[dropcap]A[/dropcap]n event held at U of T has been called anti-Semitic by the Jewish advocacy organization B’nai Brith Canada; this has led to police investigation, as well as action from the university.
A group called Modern Knowledge hosted a lecture with controversial activist Ken O’Keefe on April 29 at the JJR Macleod Auditorium in the Medical Sciences Building.
During his address, O’Keefe propagated several anti-Semitic conspiracy theories, including the accusation that Jews control the world and the denial of The Holocaust.
“On a physical level, the amount of power within this tiny percentage of the human population, the Jewish population, is simply stunning! Stunning!” said O’Keefe. “Less than two per cent of the human population, and it pervades all of the high top levels of the corporate world, the banking sector, the mass media.”
O’Keefe spoke out against laws restricting Holocaust denial, which are enforced in several European countries, including Germany, Austria, and France: “And in many countries, if you even criticize Israel in any kind of accurate, intelligent, or articulate way, or challenge the Holocaust narrative or the World War II narrative, you will go to prison.”
O’Keefe favourably compared Adolf Hitler to John F. Kennedy for “bypassing the Jewish banking debt.” He explained, “We can see what happened to Kennedy [who was assassinated in 1963] and we know that Adolf Hitler, according to the official history, is hated because he apparently exterminated 6 million Jews.”
O’Keefe attributes the creation of the State of Israel to a myth. He stated, “This does not stand in any serious history investigation, and I defy anyone to say anyone that it does. The reason why it’s important is because that narrative, the Holocaust narrative, is that which has been used to effectively steal Palestine from the Palestinians. It is the primacy of Jewish suffering which has been allowed to be used as an excuse to dispossess to Palestinians.”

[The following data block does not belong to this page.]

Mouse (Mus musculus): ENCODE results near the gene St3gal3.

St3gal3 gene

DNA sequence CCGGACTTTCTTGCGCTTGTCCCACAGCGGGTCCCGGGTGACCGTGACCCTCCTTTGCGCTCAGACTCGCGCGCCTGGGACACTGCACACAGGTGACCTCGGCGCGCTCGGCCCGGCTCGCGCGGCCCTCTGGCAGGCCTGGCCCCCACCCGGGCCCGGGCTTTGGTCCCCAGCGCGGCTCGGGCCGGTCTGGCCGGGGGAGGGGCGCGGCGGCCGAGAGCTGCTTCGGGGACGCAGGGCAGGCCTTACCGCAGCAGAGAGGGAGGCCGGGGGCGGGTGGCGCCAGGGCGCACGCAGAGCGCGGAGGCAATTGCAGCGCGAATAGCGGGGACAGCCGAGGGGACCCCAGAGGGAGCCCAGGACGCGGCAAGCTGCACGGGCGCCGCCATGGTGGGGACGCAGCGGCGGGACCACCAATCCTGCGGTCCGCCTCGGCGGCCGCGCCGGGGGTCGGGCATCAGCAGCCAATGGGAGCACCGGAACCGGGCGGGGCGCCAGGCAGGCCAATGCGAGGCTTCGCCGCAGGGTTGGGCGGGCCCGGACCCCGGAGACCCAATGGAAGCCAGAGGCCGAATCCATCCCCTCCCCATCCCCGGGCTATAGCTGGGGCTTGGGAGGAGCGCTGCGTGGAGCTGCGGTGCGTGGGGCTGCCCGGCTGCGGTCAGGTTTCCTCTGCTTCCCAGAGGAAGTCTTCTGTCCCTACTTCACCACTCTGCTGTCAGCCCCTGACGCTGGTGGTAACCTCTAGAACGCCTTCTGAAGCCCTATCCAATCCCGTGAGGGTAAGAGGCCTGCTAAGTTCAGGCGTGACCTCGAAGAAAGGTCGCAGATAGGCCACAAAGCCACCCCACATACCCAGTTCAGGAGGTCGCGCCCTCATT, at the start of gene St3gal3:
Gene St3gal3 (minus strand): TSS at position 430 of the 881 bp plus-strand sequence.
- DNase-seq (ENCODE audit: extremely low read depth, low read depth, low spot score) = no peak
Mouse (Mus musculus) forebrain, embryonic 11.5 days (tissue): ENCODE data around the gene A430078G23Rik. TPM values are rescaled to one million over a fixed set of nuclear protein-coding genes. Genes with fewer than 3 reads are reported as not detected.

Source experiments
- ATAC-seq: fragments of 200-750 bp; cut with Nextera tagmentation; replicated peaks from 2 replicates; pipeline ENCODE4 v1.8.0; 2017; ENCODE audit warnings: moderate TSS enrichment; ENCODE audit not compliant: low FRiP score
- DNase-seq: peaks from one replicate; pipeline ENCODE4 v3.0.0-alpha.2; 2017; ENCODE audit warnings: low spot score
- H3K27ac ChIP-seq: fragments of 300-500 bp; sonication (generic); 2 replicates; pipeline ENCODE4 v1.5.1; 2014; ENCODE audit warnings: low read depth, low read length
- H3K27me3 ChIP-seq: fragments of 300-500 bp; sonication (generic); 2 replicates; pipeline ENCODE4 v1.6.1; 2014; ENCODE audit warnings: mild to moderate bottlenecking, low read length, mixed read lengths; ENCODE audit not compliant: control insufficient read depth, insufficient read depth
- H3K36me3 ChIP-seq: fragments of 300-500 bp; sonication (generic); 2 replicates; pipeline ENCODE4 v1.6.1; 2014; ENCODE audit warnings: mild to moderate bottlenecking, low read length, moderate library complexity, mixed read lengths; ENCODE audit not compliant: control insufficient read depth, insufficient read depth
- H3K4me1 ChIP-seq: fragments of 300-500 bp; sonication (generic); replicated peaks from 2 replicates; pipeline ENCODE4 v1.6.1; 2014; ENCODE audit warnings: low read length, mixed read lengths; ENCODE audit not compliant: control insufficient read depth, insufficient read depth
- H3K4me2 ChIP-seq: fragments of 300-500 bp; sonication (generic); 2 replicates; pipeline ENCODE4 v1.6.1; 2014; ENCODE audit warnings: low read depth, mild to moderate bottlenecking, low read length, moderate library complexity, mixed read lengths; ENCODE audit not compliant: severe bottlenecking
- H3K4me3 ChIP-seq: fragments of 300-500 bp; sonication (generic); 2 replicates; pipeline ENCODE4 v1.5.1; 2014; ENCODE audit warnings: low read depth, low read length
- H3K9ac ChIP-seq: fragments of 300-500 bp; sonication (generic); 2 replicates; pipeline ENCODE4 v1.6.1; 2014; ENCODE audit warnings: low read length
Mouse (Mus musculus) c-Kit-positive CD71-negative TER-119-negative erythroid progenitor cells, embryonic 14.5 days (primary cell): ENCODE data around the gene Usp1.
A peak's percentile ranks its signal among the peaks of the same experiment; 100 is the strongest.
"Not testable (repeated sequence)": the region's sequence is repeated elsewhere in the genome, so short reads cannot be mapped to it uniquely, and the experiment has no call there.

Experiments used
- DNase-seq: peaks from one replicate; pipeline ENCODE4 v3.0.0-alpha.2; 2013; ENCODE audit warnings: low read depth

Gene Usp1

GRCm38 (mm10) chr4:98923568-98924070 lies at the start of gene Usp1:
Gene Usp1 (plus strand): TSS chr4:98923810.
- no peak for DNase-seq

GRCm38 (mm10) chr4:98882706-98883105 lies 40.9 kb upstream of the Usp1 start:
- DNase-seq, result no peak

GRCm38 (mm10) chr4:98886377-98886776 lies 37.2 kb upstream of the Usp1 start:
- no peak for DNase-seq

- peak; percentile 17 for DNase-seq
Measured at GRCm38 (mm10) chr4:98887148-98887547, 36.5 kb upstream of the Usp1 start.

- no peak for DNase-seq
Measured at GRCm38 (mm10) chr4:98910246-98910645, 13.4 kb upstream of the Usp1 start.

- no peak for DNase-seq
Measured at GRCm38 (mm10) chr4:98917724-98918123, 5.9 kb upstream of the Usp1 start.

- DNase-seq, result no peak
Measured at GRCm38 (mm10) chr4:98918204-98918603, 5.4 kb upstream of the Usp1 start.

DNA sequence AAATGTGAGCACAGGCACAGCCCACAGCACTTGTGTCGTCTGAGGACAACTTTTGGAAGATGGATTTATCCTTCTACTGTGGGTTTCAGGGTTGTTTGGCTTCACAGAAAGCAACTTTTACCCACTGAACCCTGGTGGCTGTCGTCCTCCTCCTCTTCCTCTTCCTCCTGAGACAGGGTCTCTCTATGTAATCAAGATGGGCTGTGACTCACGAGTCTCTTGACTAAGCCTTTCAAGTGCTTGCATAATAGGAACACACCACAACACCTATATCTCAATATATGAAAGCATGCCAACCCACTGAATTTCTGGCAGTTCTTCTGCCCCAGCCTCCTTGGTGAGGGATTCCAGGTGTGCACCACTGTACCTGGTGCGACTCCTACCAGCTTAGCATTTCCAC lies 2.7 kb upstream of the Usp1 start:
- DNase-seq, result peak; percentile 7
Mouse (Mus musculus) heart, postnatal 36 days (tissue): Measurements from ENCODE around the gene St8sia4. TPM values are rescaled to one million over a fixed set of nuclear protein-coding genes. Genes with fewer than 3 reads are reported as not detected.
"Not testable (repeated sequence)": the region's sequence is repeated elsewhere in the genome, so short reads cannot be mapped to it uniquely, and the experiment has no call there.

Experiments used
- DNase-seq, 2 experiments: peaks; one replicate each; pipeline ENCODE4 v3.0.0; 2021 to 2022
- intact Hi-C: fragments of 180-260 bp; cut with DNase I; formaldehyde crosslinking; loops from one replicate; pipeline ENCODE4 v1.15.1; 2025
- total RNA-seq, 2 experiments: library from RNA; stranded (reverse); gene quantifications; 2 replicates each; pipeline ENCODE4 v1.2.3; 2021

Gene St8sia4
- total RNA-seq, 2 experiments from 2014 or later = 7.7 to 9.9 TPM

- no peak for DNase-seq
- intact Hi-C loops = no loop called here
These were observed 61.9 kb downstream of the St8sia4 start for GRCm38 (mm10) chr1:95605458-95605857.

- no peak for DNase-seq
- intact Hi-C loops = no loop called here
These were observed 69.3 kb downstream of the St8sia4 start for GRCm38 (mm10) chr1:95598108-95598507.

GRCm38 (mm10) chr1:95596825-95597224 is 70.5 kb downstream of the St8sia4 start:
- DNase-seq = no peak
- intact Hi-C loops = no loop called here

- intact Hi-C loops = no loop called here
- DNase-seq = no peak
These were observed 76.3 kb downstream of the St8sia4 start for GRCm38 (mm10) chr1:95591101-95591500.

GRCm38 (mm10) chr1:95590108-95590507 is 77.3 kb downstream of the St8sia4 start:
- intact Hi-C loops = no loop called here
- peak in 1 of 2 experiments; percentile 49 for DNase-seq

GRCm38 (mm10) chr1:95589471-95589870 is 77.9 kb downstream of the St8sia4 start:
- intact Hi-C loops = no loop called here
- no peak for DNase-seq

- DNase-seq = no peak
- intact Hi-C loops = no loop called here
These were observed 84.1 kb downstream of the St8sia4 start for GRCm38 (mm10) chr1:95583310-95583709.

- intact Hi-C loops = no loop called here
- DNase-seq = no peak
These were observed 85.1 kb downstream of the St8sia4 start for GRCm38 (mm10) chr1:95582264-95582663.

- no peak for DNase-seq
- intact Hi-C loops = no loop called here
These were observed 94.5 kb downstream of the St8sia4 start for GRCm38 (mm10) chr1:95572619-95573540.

This event was part of O’Keefe’s Fuck the USSA/TSA/Homeland Security Tour of North America. Other Canadian tour events were held at Beit Zatoun, a Palestinian cultural centre and art gallery in Toronto, and Concordia University in Montreal. Beit Zatoun did not respond to The Varsity’s request for comment.
In its May 9 press release, B’nai Brith condemned O’Keefe and called him a “Neo-Nazi.” The release mentioned that the group reported O’Keefe to the police, alleging that his speech violated hate speech provisions of the Criminal Code.
Amanda Hohmann, national director of B’nai Brith’s League for Human Rights, told The Varsity that B’nai Brith operates a 24/7 anti-hate hotline in which people can send in complaints about incidents of anti-Semitism. “Though the hotline is actually where the first, sort of, complaint about O’Keefe came from… we’ve been sort of monitoring this for some time,” she explained.
With regards to the police report, Hohmann said that the police have opened an investigation, but charges have not been filed.
Concordia University spokesperson Christine Mota told The Varsity that a decision on whether to ban the group has not been made.